Academic Success

1477 Words 6 Pages
Academic Success

Proper time management and maintaining a healthy life-style are important factors in achieving academic excellence. The body needs to be at its best to perform better academically. Important ways of keeping a healthy life-style is to get the proper amount of sleep and obtaining a good diet. What you eat can have a positive or negative outcome on test scores, and how much you sleep can also have a positive or negative effect on test scores. Keeping your body healthy and having proper time management leads to academic success.
The amount of sleep a teenager gets correlates with how they do in the classroom. Multiple studies show that around seven hours is the recommended number of hours of sleep a teen should get each night.
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The graph above shows the correlation between the different diets of the Chilean students and their performance in language, math, and their GPA. The data shows that the students who had an unhealthy diet had poor academic performance, and the students with the healthy diet proved to have the greatest academic success. The averages scores of language, math, and GPA all increased with the better diet. These results can be found more common in countries that do not have the proper nutrition that other more developed countries have, but it still proves that a healthier diet can lead to academic excellence (Fig 2).
Time management is also important in achieving academic success. A college student must balance out the time studying for each class in addition to attending club meetings, extra-curricular activities, or playing on a sports team. If these events are not balanced out, then it can become more difficult to achieve academic excellence. Time management is how well a person can accomplish a specific task while effectively using time as a guide throughout the process. It also is the awareness of the time spent on the activity, as well as the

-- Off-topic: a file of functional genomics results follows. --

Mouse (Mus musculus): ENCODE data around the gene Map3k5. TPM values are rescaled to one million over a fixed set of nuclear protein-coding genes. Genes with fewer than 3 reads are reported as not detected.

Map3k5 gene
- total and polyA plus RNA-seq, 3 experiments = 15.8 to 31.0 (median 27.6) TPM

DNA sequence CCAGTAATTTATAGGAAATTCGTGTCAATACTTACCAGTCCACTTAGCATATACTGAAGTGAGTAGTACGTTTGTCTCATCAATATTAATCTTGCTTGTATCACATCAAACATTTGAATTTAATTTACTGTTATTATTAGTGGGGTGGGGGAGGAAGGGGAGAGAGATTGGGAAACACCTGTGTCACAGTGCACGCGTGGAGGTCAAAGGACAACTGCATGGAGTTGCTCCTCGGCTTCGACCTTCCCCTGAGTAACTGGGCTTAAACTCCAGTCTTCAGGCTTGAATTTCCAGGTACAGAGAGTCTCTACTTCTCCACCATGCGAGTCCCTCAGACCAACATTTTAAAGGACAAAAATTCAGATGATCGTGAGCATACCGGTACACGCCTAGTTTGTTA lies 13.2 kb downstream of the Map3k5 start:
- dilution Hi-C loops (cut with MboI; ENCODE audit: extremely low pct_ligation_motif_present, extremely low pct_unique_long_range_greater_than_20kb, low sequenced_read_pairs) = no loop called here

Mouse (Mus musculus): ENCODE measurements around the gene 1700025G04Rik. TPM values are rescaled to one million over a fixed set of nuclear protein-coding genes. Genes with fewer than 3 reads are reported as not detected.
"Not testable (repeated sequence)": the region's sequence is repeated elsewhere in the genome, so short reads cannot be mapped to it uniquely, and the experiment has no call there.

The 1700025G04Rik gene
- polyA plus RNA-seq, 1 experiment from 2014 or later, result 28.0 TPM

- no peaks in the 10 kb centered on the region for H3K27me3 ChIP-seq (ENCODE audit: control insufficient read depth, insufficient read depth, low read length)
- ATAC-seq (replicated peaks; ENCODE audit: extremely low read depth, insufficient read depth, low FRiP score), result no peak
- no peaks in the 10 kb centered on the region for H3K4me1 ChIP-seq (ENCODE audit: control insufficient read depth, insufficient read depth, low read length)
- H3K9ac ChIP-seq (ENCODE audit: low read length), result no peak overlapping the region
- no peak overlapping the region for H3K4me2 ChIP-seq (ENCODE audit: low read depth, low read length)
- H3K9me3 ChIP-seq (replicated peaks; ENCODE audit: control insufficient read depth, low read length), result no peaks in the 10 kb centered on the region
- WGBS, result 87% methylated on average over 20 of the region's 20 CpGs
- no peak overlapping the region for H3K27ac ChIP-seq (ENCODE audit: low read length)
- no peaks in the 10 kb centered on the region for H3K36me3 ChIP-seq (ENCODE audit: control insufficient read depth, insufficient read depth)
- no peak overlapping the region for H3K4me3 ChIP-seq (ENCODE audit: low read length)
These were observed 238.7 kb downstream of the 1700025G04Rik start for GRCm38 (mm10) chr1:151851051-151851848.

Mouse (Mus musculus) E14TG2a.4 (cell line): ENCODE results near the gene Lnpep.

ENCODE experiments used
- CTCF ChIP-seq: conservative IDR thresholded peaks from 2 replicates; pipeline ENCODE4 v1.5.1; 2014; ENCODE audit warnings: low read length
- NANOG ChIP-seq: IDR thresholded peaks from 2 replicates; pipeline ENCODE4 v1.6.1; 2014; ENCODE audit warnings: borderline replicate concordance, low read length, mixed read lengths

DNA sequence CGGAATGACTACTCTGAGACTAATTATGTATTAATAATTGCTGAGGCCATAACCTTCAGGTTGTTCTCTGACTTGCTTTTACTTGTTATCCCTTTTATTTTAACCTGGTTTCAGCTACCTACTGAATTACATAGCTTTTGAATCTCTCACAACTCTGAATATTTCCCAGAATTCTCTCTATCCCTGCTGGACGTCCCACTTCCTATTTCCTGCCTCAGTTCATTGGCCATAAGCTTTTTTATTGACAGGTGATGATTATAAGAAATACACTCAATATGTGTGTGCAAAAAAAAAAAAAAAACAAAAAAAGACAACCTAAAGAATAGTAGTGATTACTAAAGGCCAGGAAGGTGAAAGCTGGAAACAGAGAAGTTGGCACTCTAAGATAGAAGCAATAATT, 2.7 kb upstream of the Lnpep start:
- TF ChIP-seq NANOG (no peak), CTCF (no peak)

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“Better Academic Performance - Is Nutrition the Missing Link?” Better Academic Performance - Is Nutrition the Missing Link?, www.todaysdietitian.com/newarchives/100614p64.shtml.
Chiang, Yu-Chih et al. “The Effects of Sleep on Academic Performance and Job Performance.” College Student Journal, vol. 48, no. 1, 2014, pp. 72–84.
Correa-Burrows, Paulina et al. “Nutritional Quality of Diet and Academic Performance in Chilean Students.” Bulletin of the World Health Organization, vol. 94, no. 3, Mar. 2016, pp. 185–192. Environment Complete [EBSCO], doi:10.2471/BLT.15.161315.
Meeuwisse, Marieke et al. “Academic Performance Differences among Ethnic Groups: Do the Daily Use and Management of Time Offer Explanations?” Social Psychology of Education, vol. 16, no. 4, Dec. 2013, pp. 599–615. SocINDEX, doi:10.1007/s11218-013-9231-9.
Rubin, Bonnie Miller. “Young People Spend 7 Hours, 38 Minutes a Day on TV, Video Games, Computer.” Los Angeles Times, Los Angeles Times, 20 Jan. 2010,

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